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New media renders traditional server design benchmarks obsolete

Posted: 05 Nov 2012 ?? ?Print Version ?Bookmark and Share

Keywords:server design? microprocessor? benchmarks?

Server design - and by extension microprocessor and component considerations - are now driven by new-media companies such as Facebook and Google, whose system specifications render traditional benchmarks useless.

That was the word from panelists at ARM TechCon here exploring the future of big computing and its impact on semiconductor design.

"J.P. Morgan is one of the largest consumers of compute on earth," said Andrew Feldman, CEO of AMD acquisition Seamicro and now head of AMD's Data Centre Server Solutions. "They're one of the top 10 buyers of CPUs. They're a 130 year-old company."

"In Facebook's fifth year they bought the same amount of computein their fifth year," he added. "It's at that type of company where the battle is going to rage. That's where price-per-unit-compute, compute-per-watt will move to the fore. Those are the dimensions the battle will take place on. And they'll take place...not over abstract benchmarks, but the exact work that these companies have and need."

The panel took place against the backdrop of AMD allying with ARM to drive into the server market in the coming years, where power consumption has become an enormous issues in massive server farms that drive digital commerce. There, the question arose as to what the role of traditional benchmarks is in a world where power consumption can make or break a deal.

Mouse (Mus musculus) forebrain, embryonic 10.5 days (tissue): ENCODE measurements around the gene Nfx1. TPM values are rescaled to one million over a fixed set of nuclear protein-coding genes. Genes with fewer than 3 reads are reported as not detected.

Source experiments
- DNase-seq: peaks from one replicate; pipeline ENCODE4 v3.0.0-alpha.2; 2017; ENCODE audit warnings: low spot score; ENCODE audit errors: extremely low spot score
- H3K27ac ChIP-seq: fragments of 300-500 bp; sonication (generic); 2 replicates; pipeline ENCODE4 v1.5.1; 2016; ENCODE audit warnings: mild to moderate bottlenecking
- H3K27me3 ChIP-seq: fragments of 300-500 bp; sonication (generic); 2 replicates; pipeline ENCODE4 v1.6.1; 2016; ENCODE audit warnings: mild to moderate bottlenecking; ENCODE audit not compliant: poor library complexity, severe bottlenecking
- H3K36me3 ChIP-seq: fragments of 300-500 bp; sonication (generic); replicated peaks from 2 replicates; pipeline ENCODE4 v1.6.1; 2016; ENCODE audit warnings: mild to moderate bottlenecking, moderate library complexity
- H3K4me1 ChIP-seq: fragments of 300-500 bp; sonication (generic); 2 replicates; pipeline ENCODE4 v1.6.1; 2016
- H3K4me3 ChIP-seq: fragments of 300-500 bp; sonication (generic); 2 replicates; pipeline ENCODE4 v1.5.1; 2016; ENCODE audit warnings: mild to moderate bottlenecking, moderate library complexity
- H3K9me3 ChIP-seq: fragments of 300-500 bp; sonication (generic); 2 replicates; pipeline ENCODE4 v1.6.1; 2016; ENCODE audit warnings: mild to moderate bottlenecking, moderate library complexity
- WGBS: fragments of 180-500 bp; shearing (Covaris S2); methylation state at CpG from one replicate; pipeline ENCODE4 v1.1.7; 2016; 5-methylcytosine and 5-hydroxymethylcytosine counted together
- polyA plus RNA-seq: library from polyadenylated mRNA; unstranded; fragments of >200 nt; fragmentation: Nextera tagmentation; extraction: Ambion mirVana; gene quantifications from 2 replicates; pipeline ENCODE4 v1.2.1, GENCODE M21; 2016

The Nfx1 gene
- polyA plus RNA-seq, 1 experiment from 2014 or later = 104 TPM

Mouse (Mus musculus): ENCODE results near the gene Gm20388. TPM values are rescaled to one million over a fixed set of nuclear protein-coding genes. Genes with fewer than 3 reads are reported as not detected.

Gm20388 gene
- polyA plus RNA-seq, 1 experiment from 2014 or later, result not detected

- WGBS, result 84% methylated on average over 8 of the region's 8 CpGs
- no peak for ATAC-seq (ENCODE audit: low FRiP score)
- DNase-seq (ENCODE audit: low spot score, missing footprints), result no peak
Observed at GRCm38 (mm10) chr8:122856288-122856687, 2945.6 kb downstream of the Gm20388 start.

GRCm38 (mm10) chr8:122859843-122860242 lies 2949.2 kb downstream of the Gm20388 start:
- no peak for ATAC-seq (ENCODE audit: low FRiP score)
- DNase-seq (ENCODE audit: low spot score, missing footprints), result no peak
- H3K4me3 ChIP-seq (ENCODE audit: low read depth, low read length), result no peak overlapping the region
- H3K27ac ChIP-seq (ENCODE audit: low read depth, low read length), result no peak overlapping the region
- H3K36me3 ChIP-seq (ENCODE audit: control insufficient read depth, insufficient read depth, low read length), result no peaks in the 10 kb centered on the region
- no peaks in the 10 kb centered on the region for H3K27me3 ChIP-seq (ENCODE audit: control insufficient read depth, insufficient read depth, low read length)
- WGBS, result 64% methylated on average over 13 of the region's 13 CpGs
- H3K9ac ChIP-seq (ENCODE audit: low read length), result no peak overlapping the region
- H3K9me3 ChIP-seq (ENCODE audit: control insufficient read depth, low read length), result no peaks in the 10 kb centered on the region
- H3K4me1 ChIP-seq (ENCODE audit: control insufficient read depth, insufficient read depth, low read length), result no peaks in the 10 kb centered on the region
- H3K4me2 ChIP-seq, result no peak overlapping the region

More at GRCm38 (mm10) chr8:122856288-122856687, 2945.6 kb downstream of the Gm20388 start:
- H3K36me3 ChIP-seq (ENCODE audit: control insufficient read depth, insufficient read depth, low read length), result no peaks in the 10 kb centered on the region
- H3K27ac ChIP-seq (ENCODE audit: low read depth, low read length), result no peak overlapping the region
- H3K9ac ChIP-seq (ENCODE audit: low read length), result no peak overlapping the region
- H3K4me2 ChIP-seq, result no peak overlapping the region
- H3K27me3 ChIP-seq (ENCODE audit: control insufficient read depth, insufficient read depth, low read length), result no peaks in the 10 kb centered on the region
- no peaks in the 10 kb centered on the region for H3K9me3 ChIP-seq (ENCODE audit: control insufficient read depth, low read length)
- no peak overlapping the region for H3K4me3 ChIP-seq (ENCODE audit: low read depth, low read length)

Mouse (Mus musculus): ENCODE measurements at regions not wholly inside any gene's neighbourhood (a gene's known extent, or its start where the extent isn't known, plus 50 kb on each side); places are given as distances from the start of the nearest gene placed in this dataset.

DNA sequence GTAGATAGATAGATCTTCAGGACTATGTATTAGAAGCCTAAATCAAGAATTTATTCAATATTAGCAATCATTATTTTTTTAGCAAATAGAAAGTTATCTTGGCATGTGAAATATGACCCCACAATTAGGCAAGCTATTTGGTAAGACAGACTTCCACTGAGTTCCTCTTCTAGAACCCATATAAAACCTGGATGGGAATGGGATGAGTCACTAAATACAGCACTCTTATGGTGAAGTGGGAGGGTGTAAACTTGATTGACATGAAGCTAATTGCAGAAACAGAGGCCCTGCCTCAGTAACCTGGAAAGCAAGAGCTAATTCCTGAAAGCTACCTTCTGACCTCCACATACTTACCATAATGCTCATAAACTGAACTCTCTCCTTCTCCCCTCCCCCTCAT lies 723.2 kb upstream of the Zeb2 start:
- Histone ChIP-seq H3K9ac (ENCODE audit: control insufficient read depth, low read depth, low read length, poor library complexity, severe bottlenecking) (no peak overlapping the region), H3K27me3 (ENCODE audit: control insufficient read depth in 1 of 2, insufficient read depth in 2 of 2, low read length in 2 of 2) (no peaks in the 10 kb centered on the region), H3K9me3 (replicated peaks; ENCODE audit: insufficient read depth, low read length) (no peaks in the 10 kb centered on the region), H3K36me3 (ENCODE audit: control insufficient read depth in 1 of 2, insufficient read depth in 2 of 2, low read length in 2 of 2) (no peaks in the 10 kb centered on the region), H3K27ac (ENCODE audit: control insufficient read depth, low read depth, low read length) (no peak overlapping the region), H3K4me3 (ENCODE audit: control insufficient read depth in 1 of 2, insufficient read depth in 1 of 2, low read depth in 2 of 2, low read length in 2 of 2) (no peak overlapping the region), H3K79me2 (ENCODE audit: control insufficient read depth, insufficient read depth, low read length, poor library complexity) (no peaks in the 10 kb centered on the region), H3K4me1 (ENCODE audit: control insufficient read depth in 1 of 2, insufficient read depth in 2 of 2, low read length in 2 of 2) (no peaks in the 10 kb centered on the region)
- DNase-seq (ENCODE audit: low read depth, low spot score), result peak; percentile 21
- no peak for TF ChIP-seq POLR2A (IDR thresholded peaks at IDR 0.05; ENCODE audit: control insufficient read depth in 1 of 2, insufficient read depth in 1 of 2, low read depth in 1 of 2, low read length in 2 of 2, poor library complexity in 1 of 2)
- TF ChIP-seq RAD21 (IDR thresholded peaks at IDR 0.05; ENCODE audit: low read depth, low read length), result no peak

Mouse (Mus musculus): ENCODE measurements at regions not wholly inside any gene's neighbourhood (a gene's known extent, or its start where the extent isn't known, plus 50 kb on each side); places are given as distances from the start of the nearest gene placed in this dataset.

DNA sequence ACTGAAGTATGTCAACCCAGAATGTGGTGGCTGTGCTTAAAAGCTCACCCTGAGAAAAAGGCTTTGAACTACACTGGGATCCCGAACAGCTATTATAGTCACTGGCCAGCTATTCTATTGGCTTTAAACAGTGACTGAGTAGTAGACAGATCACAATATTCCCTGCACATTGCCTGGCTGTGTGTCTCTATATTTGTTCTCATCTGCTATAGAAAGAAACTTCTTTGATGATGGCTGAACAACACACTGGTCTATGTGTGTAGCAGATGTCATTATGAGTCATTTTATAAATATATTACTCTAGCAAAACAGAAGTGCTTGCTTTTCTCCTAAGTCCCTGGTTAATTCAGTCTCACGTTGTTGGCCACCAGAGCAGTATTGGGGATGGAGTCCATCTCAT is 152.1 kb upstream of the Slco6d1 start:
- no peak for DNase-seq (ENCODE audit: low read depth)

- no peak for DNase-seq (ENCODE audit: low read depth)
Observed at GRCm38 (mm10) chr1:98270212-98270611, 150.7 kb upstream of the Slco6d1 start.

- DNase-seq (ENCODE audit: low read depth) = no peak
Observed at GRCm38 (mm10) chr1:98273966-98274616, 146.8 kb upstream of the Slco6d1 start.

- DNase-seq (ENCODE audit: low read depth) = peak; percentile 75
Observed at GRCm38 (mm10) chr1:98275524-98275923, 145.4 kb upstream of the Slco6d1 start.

"Traditional benchmarks are about defining headroom and performance per dollar," said Karl Freund, vice president of marketing with ARM-based server company Calxeda. "In the new world, it's not performance per dollar; it's supporting number of users at a given service level at the least capital and operationg expense. In that type of world, there's a smaller role for benchmarks."

Manufacturing profit

"Traditional enterprise guys are not going to look at ARM first,"�Feldman said. "The people who will use ARM first...almost every one of them uses computer to manufacture profit. If you use compute to manufacture profit, you are always and every day interested in how you can improve the efficiency of your ability to manufacture profit. That class of customers will move first. Customers who use compute to do IT will move last. If you look at those two markets, those who use compute to generate profit are growing many hundreds of times faster than the other segments of the market."

- Brian Fuller
??EE Times

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